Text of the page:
1 worker confirmed dead after scaffolding collapses at Quebec pulp and paper plant

October 27, 2021
1 worker confirmed dead after scaffolding collapses at Quebec pulp and paper plant

One of the two workers trapped in a silo under collapsed scaffolding at the Domtar factory in Windsor, Que., has been found dead, Radio-Canada has learned.

The victim is Yan Baillargeon, a 39-year-old father who lived in Quebec City but was originally from Saint-Anselme, about 50 kilometres southeast of the province’s capitol.

Family confirmed his death with Radio-Canada Wednesday afternoon. The workers had been buried under the debris of a collapsed scaffold structure since early Tuesday.

Search operations continue to find the second worker trapped under the debris, and his state of health is still unknown, authorities say.

This is a breaking news story and will be updated. Below is an earlier version:

The fear that more equipment could collapse is slowing down the effort to find and rescue two workers who were buried under debris when a 20-storey scaffold caved in early Tuesday morning at the Domtar pulp and paper plant in Windsor, Que., about 150 kilometres east of Montreal.

The workers have been trapped for more than 36 hours, and there has been no information on their condition. Rescuers still don’t know how much longer it will take to find them.

The rescue mission is complicated by the fact that crews have to secure parts of the scaffold that are still standing before they can continue their search inside the 60-metre-high silo, explained Stéphane Simoneau, the director of Sherbrooke’s fire protection department.

His department was called to help Tuesday morning, along with the Windsor fire brigade and the plant’s specialized rescue brigade.

“Our concern is to not create another collapse on the victims who are already under the rubble,” he said. “We have to be careful, you understand, for the rubble, as we take out one piece at a time.”

The director of the Sherbrooke fire department Stéphane Simoneau said at a news conference Wednesday morning that it’s taking a long time to rescue the workers because there is precarious equipment inside the silo that could fall and bury them further. (Brigitte Marcoux/Radio-Canada)

Simoneau compared the situation to dealing with a house of cards. He said reaching the area and removing the debris is hard, because there are only three small entry points to the silo.

And before they could even start the search, responders had to control the level of oxygen and the temperature inside the silo to make sure the workers and the rescuers would stay safe, he said.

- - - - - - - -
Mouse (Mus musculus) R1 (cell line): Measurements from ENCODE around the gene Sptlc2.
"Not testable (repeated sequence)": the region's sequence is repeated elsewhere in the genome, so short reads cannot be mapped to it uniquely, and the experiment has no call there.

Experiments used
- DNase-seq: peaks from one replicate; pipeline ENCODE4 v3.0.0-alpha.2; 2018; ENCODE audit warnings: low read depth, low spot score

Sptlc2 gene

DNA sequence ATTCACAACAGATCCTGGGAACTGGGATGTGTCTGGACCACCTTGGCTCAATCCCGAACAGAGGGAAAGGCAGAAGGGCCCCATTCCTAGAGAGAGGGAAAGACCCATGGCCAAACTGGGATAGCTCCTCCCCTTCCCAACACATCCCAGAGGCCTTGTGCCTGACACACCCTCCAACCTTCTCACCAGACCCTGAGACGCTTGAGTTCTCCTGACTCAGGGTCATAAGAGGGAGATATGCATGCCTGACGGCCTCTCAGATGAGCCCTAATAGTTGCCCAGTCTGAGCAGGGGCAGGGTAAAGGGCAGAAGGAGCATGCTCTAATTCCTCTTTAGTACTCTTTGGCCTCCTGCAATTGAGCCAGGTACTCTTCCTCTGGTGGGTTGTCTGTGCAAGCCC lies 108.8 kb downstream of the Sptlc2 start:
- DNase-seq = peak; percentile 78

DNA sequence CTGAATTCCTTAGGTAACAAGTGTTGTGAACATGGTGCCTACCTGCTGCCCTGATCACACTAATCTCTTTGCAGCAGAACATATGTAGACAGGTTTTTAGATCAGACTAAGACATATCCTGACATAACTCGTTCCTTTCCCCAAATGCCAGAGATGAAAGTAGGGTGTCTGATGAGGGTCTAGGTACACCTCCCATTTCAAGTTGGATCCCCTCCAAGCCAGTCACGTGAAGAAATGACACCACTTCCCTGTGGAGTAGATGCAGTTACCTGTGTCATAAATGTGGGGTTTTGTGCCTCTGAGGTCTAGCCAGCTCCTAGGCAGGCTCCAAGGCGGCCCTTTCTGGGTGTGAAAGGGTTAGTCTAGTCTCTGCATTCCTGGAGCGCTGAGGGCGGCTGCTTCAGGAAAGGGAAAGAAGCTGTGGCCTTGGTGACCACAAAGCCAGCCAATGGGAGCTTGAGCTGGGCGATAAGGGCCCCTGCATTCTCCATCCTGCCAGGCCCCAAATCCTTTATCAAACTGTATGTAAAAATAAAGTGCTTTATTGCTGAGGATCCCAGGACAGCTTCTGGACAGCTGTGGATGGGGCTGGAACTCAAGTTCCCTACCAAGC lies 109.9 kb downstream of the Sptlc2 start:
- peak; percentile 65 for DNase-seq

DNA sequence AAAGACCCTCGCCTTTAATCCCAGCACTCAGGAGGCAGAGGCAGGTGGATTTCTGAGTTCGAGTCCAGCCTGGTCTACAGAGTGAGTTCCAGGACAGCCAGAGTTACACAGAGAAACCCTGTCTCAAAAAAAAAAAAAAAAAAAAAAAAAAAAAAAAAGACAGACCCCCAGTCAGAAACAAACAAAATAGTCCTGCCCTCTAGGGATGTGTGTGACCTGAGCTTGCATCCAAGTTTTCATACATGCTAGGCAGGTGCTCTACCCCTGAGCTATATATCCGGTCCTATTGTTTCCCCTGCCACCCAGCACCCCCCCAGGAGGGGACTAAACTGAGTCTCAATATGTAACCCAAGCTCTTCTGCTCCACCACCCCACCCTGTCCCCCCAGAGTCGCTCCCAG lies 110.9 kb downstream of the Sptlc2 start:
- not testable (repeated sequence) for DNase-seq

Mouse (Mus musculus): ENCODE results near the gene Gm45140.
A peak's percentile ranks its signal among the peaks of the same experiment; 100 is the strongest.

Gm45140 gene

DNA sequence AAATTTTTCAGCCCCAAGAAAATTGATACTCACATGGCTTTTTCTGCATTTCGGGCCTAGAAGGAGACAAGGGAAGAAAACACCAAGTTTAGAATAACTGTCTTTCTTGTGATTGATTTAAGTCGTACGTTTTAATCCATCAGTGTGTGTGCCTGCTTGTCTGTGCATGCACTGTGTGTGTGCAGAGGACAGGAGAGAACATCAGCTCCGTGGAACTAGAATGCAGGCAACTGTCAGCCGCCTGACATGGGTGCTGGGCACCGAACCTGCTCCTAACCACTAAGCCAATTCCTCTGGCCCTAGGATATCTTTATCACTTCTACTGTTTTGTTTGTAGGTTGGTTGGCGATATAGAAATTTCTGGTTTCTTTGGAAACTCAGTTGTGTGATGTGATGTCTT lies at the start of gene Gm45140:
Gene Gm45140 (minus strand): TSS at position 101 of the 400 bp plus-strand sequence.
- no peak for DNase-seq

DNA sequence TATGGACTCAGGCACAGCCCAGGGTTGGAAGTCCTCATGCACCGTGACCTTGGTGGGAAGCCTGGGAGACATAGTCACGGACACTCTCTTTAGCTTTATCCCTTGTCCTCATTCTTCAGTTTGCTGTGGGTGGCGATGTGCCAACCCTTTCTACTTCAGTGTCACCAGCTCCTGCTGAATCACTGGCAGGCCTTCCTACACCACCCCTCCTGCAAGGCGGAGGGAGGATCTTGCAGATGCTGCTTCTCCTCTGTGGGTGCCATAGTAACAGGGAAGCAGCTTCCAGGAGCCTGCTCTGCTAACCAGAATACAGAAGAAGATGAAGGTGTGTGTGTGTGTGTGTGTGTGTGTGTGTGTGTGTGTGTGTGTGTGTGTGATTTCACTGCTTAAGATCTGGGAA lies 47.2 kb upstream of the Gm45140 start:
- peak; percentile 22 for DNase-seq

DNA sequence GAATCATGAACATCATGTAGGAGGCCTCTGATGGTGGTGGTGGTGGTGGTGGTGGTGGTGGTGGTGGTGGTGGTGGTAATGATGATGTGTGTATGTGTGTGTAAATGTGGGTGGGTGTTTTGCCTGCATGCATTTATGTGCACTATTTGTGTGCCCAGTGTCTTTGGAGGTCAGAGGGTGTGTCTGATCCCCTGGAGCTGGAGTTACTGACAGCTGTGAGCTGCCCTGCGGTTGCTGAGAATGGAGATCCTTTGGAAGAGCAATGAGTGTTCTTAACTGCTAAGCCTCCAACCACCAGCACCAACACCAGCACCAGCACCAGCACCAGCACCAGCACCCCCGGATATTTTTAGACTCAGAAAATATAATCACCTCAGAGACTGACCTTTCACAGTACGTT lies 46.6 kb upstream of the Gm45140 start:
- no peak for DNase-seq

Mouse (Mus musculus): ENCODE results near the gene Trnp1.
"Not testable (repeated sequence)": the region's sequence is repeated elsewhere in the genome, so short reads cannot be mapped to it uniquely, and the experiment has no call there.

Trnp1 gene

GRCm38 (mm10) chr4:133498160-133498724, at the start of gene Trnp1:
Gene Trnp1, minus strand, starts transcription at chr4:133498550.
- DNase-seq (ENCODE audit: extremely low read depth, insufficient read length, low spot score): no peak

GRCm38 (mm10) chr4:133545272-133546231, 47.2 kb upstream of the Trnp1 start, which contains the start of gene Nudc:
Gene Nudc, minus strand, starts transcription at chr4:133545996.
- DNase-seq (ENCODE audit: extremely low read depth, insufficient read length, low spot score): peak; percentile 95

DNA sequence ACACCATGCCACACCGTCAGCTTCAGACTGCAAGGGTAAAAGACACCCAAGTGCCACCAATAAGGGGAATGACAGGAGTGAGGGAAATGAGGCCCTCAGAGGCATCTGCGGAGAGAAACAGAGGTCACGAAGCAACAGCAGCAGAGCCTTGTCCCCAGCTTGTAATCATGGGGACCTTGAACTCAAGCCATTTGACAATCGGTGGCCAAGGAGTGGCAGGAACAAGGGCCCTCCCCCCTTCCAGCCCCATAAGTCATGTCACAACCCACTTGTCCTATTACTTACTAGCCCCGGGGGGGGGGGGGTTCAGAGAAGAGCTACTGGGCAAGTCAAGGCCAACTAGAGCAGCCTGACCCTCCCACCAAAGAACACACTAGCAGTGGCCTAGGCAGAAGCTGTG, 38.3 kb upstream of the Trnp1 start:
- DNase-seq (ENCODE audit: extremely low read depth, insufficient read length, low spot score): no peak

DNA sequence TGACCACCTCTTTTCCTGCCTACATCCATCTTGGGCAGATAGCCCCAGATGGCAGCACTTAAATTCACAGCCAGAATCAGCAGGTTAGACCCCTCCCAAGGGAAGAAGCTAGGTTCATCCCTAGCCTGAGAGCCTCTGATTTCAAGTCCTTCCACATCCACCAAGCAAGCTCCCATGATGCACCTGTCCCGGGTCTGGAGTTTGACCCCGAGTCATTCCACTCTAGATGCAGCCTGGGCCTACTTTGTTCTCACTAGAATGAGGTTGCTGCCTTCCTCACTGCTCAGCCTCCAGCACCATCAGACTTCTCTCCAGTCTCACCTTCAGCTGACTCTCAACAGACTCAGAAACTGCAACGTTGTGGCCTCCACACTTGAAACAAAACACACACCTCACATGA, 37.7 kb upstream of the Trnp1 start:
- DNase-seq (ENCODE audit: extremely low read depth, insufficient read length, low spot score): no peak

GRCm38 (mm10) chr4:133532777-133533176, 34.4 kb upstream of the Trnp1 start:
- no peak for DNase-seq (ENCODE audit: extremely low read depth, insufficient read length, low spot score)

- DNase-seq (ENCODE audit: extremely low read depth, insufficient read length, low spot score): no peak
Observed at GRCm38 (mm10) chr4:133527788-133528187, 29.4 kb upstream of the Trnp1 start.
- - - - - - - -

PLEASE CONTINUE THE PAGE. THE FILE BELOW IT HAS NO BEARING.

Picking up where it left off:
That step is now complete, but the hardest part remains: finding the missing workers. 

“What we still don’t have control of yet — and that we’re trying to do — is to be able to go down as fast as possible to rescue these workers,” Simoneau said.

Rescuers believe the workers are about halfway down the silo. They have tried using thermal cameras to locate them, but they haven’t succeeded in making visual or verbal contact yet, he said. 

The firefighter said his team remains hopeful and determined despite these difficulties. 

“Two lives still need to be saved, and that’s the mission we gave ourselves.”

Investigation underway

An ambulance arrived at the scene of the accident shortly after 11 a.m. Tuesday. (Marion Bérubé/Radio-Canada)

The trapped workers are part of a contractor’s crew hired by Domtar to do major maintenance work on the plant.

The plant’s general manager, Sylvain Bricault, would not reveal what company they were associated with during a news conference on Wednesday, saying the accident was still under investigation.

Quebec provincial police and the province’s work safety board (CNESST) are trying to determine what caused the collapse.

The accident happened at about 1:30 a.m. ET on Tuesday. Emergency services were called to the site shortly after.

About 10 more people were hurt in the accident, including three who were taken to the hospital, according to paramedic Alexandre Allard, who works for Dessercom, the ambulance service that responded to the scene. He said they were expected to recover.

Bricault said psychological support services were offered to the workers and the families of the missing contractors, who have been advised of the situation.

The plant employs about 900 people in the region and is one of Canada’s largest pulp and paper plants.

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